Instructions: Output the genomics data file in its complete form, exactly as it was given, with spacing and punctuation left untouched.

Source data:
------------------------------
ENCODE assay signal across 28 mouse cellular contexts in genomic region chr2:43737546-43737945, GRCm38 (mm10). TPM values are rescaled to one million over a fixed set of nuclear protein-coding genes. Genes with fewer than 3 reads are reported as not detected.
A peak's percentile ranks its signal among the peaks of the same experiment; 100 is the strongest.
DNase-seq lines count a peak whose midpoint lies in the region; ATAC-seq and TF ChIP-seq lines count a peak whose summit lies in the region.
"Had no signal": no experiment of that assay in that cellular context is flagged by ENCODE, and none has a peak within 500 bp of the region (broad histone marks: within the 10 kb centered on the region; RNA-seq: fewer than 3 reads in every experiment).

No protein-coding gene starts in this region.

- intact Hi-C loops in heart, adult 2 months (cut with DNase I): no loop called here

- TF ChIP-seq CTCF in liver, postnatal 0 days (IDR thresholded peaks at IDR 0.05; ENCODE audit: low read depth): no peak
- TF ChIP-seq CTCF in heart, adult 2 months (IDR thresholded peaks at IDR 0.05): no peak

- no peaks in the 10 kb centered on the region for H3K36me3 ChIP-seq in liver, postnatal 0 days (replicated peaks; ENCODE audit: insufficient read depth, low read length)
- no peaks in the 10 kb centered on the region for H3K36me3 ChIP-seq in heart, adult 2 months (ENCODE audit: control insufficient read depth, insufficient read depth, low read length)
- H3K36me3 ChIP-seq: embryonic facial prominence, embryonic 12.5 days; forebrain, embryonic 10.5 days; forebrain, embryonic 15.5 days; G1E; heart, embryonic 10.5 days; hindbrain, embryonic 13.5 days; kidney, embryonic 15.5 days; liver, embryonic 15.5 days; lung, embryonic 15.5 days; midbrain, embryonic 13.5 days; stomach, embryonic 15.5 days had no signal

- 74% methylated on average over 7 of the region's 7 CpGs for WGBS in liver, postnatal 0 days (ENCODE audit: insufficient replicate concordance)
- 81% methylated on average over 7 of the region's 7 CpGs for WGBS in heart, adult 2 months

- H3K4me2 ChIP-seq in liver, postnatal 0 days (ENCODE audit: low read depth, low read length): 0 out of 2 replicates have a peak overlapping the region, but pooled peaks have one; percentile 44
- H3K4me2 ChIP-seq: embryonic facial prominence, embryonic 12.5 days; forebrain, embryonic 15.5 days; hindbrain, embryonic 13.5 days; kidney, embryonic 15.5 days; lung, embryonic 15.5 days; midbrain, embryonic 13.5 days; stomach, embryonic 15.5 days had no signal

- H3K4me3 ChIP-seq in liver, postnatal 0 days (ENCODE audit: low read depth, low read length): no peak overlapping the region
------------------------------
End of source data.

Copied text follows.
ENCODE assay signal across 28 mouse cellular contexts in genomic region chr2:43737546-43737945, GRCm38 (mm10). TPM values are rescaled to one million over a fixed set of nuclear protein-coding genes. Genes with fewer than 3 reads are reported as not detected.
A peak's percentile ranks its signal among the peaks of the same experiment; 100 is the strongest.
DNase-seq lines count a peak whose midpoint lies in the region; ATAC-seq and TF ChIP-seq lines count a peak whose summit lies in the region.
"Had no signal": no experiment of that assay in that cellular context is flagged by ENCODE, and none has a peak within 500 bp of the region (broad histone marks: within the 10 kb centered on the region; RNA-seq: fewer than 3 reads in every experiment).

No protein-coding gene starts in this region.

- intact Hi-C loops in heart, adult 2 months (cut with DNase I): no loop called here

- TF ChIP-seq CTCF in liver, postnatal 0 days (IDR thresholded peaks at IDR 0.05; ENCODE audit: low read depth): no peak
- TF ChIP-seq CTCF in heart, adult 2 months (IDR thresholded peaks at IDR 0.05): no peak

- no peaks in the 10 kb centered on the region for H3K36me3 ChIP-seq in liver, postnatal 0 days (replicated peaks; ENCODE audit: insufficient read depth, low read length)
- no peaks in the 10 kb centered on the region for H3K36me3 ChIP-seq in heart, adult 2 months (ENCODE audit: control insufficient read depth, insufficient read depth, low read length)
- H3K36me3 ChIP-seq: embryonic facial prominence, embryonic 12.5 days; forebrain, embryonic 10.5 days; forebrain, embryonic 15.5 days; G1E; heart, embryonic 10.5 days; hindbrain, embryonic 13.5 days; kidney, embryonic 15.5 days; liver, embryonic 15.5 days; lung, embryonic 15.5 days; midbrain, embryonic 13.5 days; stomach, embryonic 15.5 days had no signal

- 74% methylated on average over 7 of the region's 7 CpGs for WGBS in liver, postnatal 0 days (ENCODE audit: insufficient replicate concordance)
- 81% methylated on average over 7 of the region's 7 CpGs for WGBS in heart, adult 2 months

- H3K4me2 ChIP-seq in liver, postnatal 0 days (ENCODE audit: low read depth, low read length): 0 out of 2 replicates have a peak overlapping the region, but pooled peaks have one; percentile 44
- H3K4me2 ChIP-seq: embryonic facial prominence, embryonic 12.5 days; forebrain, embryonic 15.5 days; hindbrain, embryonic 13.5 days; kidney, embryonic 15.5 days; lung, embryonic 15.5 days; midbrain, embryonic 13.5 days; stomach, embryonic 15.5 days had no signal

- H3K4me3 ChIP-seq in liver, postnatal 0 days (ENCODE audit: low read depth, low read length): no peak overlapping the region